Definitions

from The American Heritage® Dictionary of the English Language, 4th Edition

  • adj. Clamorous; loud.
  • adj. Demanding attention; pressing.

from Wiktionary, Creative Commons Attribution/Share-Alike License

  • adj. urgent
  • adj. Crying earnestly; beseeching clamorously.

from the GNU version of the Collaborative International Dictionary of English

  • adj. Crying earnestly, beseeching clamorously.

from The Century Dictionary and Cyclopedia

  • Crying; beseeching.
  • Urgent; calling for prompt attention or relief, etc.; crying: as, a very clamant case.
  • Crying for punishment or vengeance; highly aggravated.

from WordNet 3.0 Copyright 2006 by Princeton University. All rights reserved.

  • adj. conspicuously and offensively loud; given to vehement outcry
  • adj. demanding attention

Etymologies

Latin clāmāns, clāmant-, present participle of clāmāre, to cry out.
(American Heritage® Dictionary of the English Language, Fourth Edition)
Latin clamans, present participle of clamo ("yell"). Compare claimant. (Wiktionary)

Examples

  • "Is that you, Bushrod?" called the clamant, clear voice of the gray ghost.

    Roads of Destiny

  • It may simply be that behind the firmly controlled uninsistence of his lines American ears, grown accustomed to the clamant verse of poets like Robert Sward, who is discussed below, have not yet recognized the concentration of Enright's verse, its nerve, its distilled lack of irrelevancy.

    Our Costume Is a Kiss

  • Cum tacent, clamant Cicero — By remaining silent, they cry out.

    The Volokh Conspiracy » Latin Phrases Law Students Should Know, But Likely Don’t:

  • Ita ergo clamant haec omnia, sanguis fratris, fides matris, destitutio miseri, et miseria destituti. back

    A Tender Age: Cultural Anxieties over the Child in the Twelfth and Thirteenth Centuries

  • He lent me several copies of a periodical with the clamant title of The Clarion, which was just taking up a crusade against the accepted religion.

    In the Days of the Comet

  • Now in a world where most of us walk very contentedly in the little lit circle of their own reason, and have to be reminded of what lies without by specious and clamant exceptions — earthquakes, eruptions of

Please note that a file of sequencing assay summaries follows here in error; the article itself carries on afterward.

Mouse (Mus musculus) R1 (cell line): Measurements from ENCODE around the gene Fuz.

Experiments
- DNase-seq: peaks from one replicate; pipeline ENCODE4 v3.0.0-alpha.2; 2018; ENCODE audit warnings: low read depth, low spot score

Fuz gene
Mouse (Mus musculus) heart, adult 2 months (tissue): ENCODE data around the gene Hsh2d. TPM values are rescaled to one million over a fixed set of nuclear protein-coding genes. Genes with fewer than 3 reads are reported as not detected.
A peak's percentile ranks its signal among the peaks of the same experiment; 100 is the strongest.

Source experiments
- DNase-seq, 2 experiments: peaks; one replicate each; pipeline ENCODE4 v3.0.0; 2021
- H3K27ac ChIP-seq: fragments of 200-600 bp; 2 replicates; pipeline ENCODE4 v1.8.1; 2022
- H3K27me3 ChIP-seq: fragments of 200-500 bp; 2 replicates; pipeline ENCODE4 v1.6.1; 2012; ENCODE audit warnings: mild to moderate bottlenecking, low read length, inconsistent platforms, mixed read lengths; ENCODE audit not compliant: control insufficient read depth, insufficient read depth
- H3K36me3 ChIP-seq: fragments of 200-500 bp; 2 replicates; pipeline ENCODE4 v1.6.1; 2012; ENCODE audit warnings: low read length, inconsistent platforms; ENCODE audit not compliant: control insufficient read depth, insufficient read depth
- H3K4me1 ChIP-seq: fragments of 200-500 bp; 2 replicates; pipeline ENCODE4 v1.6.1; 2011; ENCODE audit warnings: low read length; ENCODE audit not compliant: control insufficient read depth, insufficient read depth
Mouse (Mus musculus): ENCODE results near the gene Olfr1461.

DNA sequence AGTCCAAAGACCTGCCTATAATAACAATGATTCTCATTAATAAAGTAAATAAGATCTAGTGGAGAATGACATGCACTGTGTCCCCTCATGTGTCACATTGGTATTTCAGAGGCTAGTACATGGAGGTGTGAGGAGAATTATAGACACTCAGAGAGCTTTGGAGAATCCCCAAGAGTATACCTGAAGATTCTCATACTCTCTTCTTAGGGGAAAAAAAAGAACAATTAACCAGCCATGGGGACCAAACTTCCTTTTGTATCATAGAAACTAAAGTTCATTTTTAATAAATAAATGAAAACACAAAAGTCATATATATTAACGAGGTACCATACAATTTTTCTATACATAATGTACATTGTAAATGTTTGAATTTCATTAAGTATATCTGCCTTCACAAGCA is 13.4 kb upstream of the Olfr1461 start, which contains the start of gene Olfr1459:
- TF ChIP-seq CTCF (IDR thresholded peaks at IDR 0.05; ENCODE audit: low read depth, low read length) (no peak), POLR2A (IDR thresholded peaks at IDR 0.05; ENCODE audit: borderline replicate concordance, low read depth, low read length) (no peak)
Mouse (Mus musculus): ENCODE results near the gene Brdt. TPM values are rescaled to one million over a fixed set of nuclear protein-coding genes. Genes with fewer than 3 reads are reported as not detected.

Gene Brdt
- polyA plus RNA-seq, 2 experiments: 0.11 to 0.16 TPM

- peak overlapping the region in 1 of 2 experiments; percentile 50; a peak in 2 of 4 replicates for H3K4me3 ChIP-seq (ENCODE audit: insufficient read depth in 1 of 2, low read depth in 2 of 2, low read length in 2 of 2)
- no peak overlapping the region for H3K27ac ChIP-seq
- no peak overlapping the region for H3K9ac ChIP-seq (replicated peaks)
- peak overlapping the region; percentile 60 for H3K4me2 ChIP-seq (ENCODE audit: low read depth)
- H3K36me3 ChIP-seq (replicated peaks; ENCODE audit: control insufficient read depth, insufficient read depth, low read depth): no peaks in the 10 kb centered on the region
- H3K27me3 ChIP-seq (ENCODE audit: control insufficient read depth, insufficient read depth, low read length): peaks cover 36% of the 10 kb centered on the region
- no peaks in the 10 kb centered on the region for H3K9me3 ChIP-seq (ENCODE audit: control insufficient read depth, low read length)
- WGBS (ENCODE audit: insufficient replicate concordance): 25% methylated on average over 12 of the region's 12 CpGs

Virginibus Puerisque and other papers

  • To the grown person, cold mutton is cold mutton all the world over; not all the mythology ever invented by man will make it better or worse to him; the broad fact, the clamant reality, of the mutton carries away before it such seductive figments.

    Virginibus Puerisque and other papers

  • They are not buildings; for you can scarcely say a thing is built where every measurement is in clamant disproportion with its neighbour.

    Edinburgh Picturesque Notes

  • The doom of the Regent and Council shows singularly the total interruption of justice at this calamitous period, even in the most clamant cases of oppression.

    Ivanhoe

  • The pain of my swollen arm kept me awake until the second dawn: to the relief of my overburdened mind, for its body became clamant enough to interrupt my self-questioning when the fire of some such surface injury swept the sluggish nerves.

    Seven Pillars of Wisdom

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Comments

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  • JM makes a clamant claim to a bit of shoosh please.

    February 14, 2011

  • The clamant brethren down below were stirred to new excitement...

    - Harold Frederic, The Damnation of Theron Ware, ch. 15

    August 2, 2008

  • "The lover's death, how regular
    With lifting spring and starker
    Vestiges of the sun that somehow
    Filter in to us before we waken.

    Not yet is there that heat and sober
    Vivisection of more clamant air
    That hands joined in the dark will answer
    After the daily circuits of its glare.

    It is the time of sundering . . ."

    – Hart Crane, "Stark Major"

    April 13, 2008